Trip Highlights: Northern and Southern Giant Petrel
On Friday morning a group of birders departed Simonstown harbour at 07h30 aboard a Cape Town Pelagics trip destined for the trawling grounds beyond Cape Point.
After the first high pressure of the season had passed by the peninsula we left Simonstown with the expectation of light winds and little swell. We were not disappointed and the trip to the Point was calm and pleasant. A short stop provided great views of a pair of Humpbacked Whales playing with a small raft of floating kelp. A Subantarctic Skua and a single White-chinned Petrel were the only pelagic birds seen.
Once outside Cape Point we were able to make good time across a fairly calm sea. Birds were in low numbers as a result of the south-east wind of the previous few days. We did however see numbers of Sooty Shearwaters and more White-chinned Petrels. Within in the first 5 miles we added Shy Albatross and Great Shearwater to the list. We were grateful for the good weather as the trip into the south-west proved to be a long one. We eventually saw and caught up to the hake trawler ‘Maria Marine’ at 33 miles. We arrived alongside as the ‘Maria’ hauled a 4 ton bag of hake aboard. Being the only fishing vessel in the area there was a substantial flock competing for the scraps. The flock was made up of at least 1500 Pintado Petrels, good numbers of whitechins as well as Black-browed and Shy Albatrosses. A good flock of Cape Gannets provided a diving spectacle as the net was hauled aboard. Although the vessel steamed south and out of our range we were able to spend a couple of hours in the melee at the point where the net was hauled. We added Southern Giant Petrel, more Great Shearwaters, Wilson’s Storm Petrel and had great views of Indian Yellow-nosed Albatross, which have been elusive over the past few weeks.
The long trip back to Cape Point was interrupted at 25mls when a small school of Common Dolphins paid us a brief visit. Soon after that another Indian Yellow-nosed Albatross made a close pass. Closer to Cape Point a distant Humpbacked Whale made a single breach.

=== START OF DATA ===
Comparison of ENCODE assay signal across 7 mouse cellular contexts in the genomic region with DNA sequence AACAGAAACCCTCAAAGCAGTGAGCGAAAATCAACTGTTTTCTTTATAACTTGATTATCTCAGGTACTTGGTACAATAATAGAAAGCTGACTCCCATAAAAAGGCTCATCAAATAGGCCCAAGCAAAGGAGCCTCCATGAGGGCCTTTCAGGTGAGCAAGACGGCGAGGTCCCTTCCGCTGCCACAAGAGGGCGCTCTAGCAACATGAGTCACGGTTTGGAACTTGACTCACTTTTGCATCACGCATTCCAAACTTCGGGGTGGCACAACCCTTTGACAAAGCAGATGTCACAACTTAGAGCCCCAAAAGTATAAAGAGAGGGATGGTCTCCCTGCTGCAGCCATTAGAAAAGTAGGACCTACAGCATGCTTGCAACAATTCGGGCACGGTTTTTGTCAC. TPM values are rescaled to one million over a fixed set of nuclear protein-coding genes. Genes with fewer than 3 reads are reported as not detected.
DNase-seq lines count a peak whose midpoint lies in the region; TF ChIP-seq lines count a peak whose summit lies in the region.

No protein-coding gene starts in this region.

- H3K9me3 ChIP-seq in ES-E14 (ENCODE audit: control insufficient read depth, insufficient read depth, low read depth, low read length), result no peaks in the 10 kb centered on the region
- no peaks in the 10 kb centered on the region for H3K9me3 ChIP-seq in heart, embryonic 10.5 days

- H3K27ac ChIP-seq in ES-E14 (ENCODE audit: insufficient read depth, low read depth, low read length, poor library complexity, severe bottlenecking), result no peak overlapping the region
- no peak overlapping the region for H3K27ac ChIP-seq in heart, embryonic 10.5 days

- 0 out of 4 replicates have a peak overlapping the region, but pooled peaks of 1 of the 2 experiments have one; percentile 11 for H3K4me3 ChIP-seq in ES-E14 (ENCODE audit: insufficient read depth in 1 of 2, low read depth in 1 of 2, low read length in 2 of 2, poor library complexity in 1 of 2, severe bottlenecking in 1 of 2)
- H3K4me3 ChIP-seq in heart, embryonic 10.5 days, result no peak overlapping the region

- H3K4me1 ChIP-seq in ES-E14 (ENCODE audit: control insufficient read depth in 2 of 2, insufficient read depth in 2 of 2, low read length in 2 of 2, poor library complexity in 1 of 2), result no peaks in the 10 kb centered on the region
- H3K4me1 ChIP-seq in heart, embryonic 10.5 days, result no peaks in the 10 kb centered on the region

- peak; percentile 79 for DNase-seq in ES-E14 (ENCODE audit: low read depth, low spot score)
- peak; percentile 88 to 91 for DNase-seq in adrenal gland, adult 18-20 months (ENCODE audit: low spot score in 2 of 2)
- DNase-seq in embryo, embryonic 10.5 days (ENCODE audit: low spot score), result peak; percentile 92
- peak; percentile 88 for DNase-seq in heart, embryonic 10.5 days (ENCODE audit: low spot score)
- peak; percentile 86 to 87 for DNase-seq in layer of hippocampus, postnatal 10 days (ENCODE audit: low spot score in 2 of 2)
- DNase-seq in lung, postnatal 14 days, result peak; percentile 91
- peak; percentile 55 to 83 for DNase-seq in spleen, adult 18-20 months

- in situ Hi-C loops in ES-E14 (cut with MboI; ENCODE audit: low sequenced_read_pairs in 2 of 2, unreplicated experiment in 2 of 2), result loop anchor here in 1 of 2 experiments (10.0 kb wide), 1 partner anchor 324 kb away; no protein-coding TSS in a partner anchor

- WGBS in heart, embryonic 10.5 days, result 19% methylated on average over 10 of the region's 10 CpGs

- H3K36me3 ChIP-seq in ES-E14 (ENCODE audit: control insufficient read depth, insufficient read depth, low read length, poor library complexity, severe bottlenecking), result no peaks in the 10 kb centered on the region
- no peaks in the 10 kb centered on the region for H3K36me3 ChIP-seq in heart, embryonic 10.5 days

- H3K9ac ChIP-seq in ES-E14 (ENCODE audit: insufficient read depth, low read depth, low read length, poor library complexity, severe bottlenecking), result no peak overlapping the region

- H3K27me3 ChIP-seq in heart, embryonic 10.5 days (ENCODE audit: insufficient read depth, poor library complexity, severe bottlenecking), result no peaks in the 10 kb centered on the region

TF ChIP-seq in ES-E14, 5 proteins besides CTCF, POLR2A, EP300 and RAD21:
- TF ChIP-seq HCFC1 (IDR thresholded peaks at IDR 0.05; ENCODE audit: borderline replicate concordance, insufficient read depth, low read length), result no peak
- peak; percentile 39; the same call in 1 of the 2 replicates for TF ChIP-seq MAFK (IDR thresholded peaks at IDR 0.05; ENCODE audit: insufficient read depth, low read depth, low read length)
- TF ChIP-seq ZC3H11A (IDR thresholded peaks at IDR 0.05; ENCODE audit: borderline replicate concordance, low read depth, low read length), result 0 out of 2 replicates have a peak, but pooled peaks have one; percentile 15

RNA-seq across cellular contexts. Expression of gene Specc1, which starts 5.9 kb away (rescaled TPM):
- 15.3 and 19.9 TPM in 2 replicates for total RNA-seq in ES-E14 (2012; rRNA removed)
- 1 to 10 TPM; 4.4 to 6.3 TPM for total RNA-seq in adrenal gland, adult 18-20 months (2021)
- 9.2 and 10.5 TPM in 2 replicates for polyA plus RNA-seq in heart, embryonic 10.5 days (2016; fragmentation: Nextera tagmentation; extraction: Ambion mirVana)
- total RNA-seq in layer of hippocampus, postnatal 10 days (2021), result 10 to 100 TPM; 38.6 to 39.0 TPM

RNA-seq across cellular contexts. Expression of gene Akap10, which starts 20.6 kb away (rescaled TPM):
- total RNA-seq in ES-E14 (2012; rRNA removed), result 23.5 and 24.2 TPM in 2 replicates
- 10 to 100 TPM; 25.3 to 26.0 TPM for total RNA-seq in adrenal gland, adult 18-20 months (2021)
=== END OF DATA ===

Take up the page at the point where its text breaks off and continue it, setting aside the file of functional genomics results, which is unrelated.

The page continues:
Lunch was enjoyed inside Cape Point before stopping at Partridge Point to take in the Bank Cormorant colony and Cape Fur Seal roost and heading back to Simonstown.
Shy Albatross – 200+
Black-browed Albatross – 250+
Indian Yellow-nosed Albatross - 3
Southern Giant Petrel – 4
Northern Giant Petrel – 1
White-chinned Petrel – ca 1000
Pintado Petrel – 1500+
Sooty Shearwater – 200+
Great Shearwater – 20
Wilson’s Storm-Petrel – 150+
Subantarctic Skua – 6
Cape Gannet – 200
Swift Tern – coastal and to 8mls
Kelp Gull – 25 and coastal
Cape Cormorant coastal and to 5mls
White-breasted Cormorant – coastal
Bank Cormorant – coastal
African Penguin – coastal
Humpbacked Whale – 4
Common Dolphin – 6
Cape Fur Seal – 100+
A message from Cape Town Pelagics:
A huge thank you to our experienced skippers who are
able to safely lead us to the best birding areas and
skillfully manoeuvre the boat into just the best position
while all on board are busy concentrating on the birds!
Coordinating a pelagic trip over a year in advance
with guests from all across South Africa and different
countries around the world requires an organised office
team. We thank them for their special eye for detail
- and for the sometimes last-minute rearrangements
and frustration if the weather delays the trip to
another day! Our biggest thank-you is to our Cape
Town Pelagics guides who take time out of their work,
often involving seabirds and conservation, and time
away from their families, to provide our guests with
a world-class birding experience. Cape Town Pelagics
donates all it profits to seabirds, and so all the
participants who join the trip make a contribution
towards bird research and conservation - a big thank
you from all of us.
Trip Report by Cape Town Pelagics
guide Barrie Rose.
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